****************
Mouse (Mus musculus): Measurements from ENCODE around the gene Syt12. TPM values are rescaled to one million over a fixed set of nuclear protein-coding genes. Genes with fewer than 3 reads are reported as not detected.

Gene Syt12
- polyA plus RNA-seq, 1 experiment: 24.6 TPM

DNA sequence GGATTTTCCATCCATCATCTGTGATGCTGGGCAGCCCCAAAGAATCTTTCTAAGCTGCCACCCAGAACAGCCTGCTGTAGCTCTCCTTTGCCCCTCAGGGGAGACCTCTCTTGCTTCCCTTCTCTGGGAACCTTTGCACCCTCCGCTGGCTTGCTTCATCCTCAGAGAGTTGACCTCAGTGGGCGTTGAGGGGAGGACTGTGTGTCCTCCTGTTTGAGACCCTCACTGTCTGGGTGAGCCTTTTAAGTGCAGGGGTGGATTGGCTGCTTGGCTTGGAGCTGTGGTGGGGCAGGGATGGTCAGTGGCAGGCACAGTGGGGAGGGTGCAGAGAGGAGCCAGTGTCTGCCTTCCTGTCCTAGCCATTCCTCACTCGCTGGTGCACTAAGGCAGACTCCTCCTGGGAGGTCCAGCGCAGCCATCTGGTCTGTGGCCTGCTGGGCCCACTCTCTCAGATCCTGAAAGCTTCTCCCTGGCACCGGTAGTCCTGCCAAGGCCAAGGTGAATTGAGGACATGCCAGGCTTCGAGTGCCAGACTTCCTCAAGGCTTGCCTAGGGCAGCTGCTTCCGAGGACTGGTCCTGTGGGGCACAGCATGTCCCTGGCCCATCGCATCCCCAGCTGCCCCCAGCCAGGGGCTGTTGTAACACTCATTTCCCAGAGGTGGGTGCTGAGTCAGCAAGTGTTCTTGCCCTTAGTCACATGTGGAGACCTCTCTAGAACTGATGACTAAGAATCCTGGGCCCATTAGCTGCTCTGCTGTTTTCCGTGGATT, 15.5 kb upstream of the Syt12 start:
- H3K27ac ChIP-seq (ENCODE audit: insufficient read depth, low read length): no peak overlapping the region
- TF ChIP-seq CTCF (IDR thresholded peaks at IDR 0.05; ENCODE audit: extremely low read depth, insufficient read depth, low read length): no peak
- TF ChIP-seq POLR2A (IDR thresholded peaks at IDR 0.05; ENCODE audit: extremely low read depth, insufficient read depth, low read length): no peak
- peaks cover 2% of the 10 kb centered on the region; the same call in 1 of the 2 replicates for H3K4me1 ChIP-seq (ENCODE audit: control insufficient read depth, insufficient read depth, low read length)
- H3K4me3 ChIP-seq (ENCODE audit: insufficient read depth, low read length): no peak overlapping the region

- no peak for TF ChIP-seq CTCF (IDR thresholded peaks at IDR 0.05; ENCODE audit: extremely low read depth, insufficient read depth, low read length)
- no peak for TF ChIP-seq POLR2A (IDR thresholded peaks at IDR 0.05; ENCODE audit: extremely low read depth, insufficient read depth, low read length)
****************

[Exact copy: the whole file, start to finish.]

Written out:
Mouse (Mus musculus): Measurements from ENCODE around the gene Syt12. TPM values are rescaled to one million over a fixed set of nuclear protein-coding genes. Genes with fewer than 3 reads are reported as not detected.

Gene Syt12
- polyA plus RNA-seq, 1 experiment: 24.6 TPM

DNA sequence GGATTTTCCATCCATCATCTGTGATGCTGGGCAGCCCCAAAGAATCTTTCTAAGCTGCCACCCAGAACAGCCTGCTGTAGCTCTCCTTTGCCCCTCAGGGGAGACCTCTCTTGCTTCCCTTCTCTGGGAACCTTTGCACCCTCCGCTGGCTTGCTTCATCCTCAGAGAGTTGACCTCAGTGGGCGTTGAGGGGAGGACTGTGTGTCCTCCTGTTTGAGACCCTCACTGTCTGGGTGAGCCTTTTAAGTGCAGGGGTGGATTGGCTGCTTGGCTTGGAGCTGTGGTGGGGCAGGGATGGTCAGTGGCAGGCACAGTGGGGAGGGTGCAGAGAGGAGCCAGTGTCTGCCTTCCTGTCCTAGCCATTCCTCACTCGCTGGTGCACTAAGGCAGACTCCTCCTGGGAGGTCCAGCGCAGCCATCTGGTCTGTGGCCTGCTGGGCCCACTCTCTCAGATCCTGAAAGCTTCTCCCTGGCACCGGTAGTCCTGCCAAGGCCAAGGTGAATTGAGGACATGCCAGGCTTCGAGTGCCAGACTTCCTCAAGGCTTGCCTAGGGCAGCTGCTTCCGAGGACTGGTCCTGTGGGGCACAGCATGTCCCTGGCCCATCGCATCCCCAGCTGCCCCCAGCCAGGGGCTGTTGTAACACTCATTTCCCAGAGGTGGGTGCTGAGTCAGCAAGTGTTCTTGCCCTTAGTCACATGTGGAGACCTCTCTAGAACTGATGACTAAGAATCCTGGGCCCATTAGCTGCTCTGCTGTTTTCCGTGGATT, 15.5 kb upstream of the Syt12 start:
- H3K27ac ChIP-seq (ENCODE audit: insufficient read depth, low read length): no peak overlapping the region
- TF ChIP-seq CTCF (IDR thresholded peaks at IDR 0.05; ENCODE audit: extremely low read depth, insufficient read depth, low read length): no peak
- TF ChIP-seq POLR2A (IDR thresholded peaks at IDR 0.05; ENCODE audit: extremely low read depth, insufficient read depth, low read length): no peak
- peaks cover 2% of the 10 kb centered on the region; the same call in 1 of the 2 replicates for H3K4me1 ChIP-seq (ENCODE audit: control insufficient read depth, insufficient read depth, low read length)
- H3K4me3 ChIP-seq (ENCODE audit: insufficient read depth, low read length): no peak overlapping the region

- no peak for TF ChIP-seq CTCF (IDR thresholded peaks at IDR 0.05; ENCODE audit: extremely low read depth, insufficient read depth, low read length)
- no peak for TF ChIP-seq POLR2A (IDR thresholded peaks at IDR 0.05; ENCODE audit: extremely low read depth, insufficient read depth, low read length)